The Algorithm challenge success metrics are less open-and-shut, however, with the top 10 hovering in the 60s and 70s.
Let's set quantitative analysis aside for a moment to consider a realm in which every member has the chance to be creative: their member profile quote. Sixty-two of the TCCC finalists have quotes on their homepages. Some of the more famous entries include AdrianKuegel's "Topcoder Competitions are more important than sleep ;-)" and Im2Good's "There's no place like 127.0.0.1."
Others look beyond themselves, to cite the wisdom of the greats. FedorTsarev quotes Albert Einstein -- "Imagination is more important than knowledge" - while konqueror goes in a slightly different direction: "'Pressure is a Messerschmitt up your arse, playing cricket is not.' - Keith Miller."
There's conflict brewing, too. Alexus believes that "Impossible is possible," but marek.cygan is having none of that: "Impossible is nothing!!!," he insists. Let's hope these two don't encounter each other and some sort of impossibility in Orlando - things could get ugly.
Optional homework assignment: How many TCCC finalists use a famous line by Julius Caesar (or at least a variant thereof) as their quotes? And how many use "Hello world?"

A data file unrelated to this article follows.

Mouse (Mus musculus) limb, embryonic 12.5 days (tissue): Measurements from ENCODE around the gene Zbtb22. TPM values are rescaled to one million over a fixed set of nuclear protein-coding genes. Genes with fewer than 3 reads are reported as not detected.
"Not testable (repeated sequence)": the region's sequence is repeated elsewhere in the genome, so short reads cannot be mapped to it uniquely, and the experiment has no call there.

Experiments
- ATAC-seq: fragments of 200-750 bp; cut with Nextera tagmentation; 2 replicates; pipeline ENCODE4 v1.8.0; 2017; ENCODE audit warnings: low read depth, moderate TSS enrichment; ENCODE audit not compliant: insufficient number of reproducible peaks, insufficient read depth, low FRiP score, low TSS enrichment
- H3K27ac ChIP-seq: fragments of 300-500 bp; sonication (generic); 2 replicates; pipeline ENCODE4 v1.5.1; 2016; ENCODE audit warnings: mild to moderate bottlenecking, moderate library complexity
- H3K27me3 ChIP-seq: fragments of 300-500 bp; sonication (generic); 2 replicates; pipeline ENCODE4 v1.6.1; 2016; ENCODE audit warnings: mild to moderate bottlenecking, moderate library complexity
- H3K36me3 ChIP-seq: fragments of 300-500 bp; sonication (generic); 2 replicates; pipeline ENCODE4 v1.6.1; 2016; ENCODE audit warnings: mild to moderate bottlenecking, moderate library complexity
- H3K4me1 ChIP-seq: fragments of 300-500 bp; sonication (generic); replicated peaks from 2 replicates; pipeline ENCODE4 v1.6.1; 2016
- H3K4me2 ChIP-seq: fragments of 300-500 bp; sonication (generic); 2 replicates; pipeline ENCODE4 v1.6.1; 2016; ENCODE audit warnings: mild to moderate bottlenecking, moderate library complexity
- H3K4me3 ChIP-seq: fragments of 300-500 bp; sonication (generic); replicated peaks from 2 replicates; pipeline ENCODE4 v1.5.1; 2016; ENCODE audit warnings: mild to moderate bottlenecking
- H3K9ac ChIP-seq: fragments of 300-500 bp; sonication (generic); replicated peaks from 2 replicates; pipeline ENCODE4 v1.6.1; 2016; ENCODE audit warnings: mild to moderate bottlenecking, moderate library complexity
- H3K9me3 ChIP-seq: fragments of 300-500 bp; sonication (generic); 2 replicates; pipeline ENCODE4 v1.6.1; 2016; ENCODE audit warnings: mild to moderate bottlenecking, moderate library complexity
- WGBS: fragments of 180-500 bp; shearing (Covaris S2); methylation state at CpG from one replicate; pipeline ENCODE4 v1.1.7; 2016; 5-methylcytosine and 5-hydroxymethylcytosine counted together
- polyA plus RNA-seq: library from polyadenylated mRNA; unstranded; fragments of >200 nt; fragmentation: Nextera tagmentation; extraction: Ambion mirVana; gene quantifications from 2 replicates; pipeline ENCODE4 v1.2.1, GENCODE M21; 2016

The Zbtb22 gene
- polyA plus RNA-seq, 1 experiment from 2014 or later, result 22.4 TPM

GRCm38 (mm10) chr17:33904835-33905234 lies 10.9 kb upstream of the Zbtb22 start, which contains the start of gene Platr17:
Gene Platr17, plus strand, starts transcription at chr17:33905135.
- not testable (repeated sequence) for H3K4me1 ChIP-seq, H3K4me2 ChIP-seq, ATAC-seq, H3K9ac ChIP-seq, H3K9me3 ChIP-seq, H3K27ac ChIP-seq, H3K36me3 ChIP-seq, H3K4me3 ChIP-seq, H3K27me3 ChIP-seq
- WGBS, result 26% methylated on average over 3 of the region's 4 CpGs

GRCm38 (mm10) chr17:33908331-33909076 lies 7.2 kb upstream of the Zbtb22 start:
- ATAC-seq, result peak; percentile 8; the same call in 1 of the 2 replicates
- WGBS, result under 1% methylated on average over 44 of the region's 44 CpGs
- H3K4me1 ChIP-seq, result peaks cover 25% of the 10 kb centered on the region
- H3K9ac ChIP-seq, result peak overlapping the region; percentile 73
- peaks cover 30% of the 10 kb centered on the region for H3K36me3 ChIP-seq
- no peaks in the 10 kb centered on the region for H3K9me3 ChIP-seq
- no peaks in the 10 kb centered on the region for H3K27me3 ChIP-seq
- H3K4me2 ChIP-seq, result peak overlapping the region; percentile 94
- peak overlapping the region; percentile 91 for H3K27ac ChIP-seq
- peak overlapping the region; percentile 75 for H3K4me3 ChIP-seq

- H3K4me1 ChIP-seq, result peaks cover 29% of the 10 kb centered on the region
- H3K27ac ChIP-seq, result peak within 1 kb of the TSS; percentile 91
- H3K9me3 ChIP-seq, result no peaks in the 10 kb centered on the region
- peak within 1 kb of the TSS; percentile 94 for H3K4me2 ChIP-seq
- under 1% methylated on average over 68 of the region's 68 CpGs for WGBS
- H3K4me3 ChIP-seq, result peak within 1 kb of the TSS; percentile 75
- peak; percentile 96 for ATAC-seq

Where does everybody come from, anyway? There are 27 countries represented by the finalists. The best represented countries - in fact, the only countries that had more than 2 finalists each - are these five:
The graph seems to be getting steeper - there are two more countries represented among the TCCC07 finalists than there were for this year's TCO, but they're more concentrated in the top countries. The top 5 countries consisted of 57% of the TCO07 finalists, but they represent more than 68% of the current TCCC crop. The phenomenal growth in Chinese finalists accounts for much of this, but Team Russia has grown as well.
China is also the most populous of the 27 TCCC nations, followed by India, the United States, and Indonesia. The least populated country is Armenia, which has just 0.2% of China's population, followed by Croatia and Norway. Armenia is also the smallest country in area, with just 0.1% of the land mass of Russia, the largest country on the list.